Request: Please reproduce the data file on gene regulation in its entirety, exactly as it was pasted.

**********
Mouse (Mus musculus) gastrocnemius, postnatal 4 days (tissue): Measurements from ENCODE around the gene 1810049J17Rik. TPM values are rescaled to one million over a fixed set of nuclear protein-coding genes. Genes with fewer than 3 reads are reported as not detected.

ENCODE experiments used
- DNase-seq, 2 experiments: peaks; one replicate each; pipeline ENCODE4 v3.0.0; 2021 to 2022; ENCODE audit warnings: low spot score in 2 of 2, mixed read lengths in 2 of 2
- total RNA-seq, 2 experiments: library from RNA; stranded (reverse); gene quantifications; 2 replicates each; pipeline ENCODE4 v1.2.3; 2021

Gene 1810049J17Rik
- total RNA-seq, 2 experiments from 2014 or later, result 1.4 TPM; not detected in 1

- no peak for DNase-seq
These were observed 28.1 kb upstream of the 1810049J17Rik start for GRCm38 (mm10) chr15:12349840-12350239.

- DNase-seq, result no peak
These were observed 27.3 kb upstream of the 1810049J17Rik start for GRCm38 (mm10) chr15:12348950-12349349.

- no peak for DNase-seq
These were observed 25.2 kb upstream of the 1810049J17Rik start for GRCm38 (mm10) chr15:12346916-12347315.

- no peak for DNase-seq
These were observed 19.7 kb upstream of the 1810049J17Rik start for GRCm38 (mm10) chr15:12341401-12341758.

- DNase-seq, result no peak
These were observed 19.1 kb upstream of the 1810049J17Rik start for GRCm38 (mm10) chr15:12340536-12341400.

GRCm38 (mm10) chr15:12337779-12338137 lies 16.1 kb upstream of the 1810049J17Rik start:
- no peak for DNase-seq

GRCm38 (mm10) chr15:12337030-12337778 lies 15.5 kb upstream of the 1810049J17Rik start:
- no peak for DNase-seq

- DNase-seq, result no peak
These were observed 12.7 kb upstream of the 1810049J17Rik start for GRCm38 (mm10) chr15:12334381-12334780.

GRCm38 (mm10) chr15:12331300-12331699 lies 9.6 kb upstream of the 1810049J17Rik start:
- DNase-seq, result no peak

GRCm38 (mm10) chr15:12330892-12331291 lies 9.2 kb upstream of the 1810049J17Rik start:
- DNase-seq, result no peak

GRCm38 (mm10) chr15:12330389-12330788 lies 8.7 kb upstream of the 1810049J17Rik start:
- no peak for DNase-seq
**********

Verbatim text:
Mouse (Mus musculus) gastrocnemius, postnatal 4 days (tissue): Measurements from ENCODE around the gene 1810049J17Rik. TPM values are rescaled to one million over a fixed set of nuclear protein-coding genes. Genes with fewer than 3 reads are reported as not detected.

ENCODE experiments used
- DNase-seq, 2 experiments: peaks; one replicate each; pipeline ENCODE4 v3.0.0; 2021 to 2022; ENCODE audit warnings: low spot score in 2 of 2, mixed read lengths in 2 of 2
- total RNA-seq, 2 experiments: library from RNA; stranded (reverse); gene quantifications; 2 replicates each; pipeline ENCODE4 v1.2.3; 2021

Gene 1810049J17Rik
- total RNA-seq, 2 experiments from 2014 or later, result 1.4 TPM; not detected in 1

- no peak for DNase-seq
These were observed 28.1 kb upstream of the 1810049J17Rik start for GRCm38 (mm10) chr15:12349840-12350239.

- DNase-seq, result no peak
These were observed 27.3 kb upstream of the 1810049J17Rik start for GRCm38 (mm10) chr15:12348950-12349349.

- no peak for DNase-seq
These were observed 25.2 kb upstream of the 1810049J17Rik start for GRCm38 (mm10) chr15:12346916-12347315.

- no peak for DNase-seq
These were observed 19.7 kb upstream of the 1810049J17Rik start for GRCm38 (mm10) chr15:12341401-12341758.

- DNase-seq, result no peak
These were observed 19.1 kb upstream of the 1810049J17Rik start for GRCm38 (mm10) chr15:12340536-12341400.

GRCm38 (mm10) chr15:12337779-12338137 lies 16.1 kb upstream of the 1810049J17Rik start:
- no peak for DNase-seq

GRCm38 (mm10) chr15:12337030-12337778 lies 15.5 kb upstream of the 1810049J17Rik start:
- no peak for DNase-seq

- DNase-seq, result no peak
These were observed 12.7 kb upstream of the 1810049J17Rik start for GRCm38 (mm10) chr15:12334381-12334780.

GRCm38 (mm10) chr15:12331300-12331699 lies 9.6 kb upstream of the 1810049J17Rik start:
- DNase-seq, result no peak

GRCm38 (mm10) chr15:12330892-12331291 lies 9.2 kb upstream of the 1810049J17Rik start:
- DNase-seq, result no peak

GRCm38 (mm10) chr15:12330389-12330788 lies 8.7 kb upstream of the 1810049J17Rik start:
- no peak for DNase-seq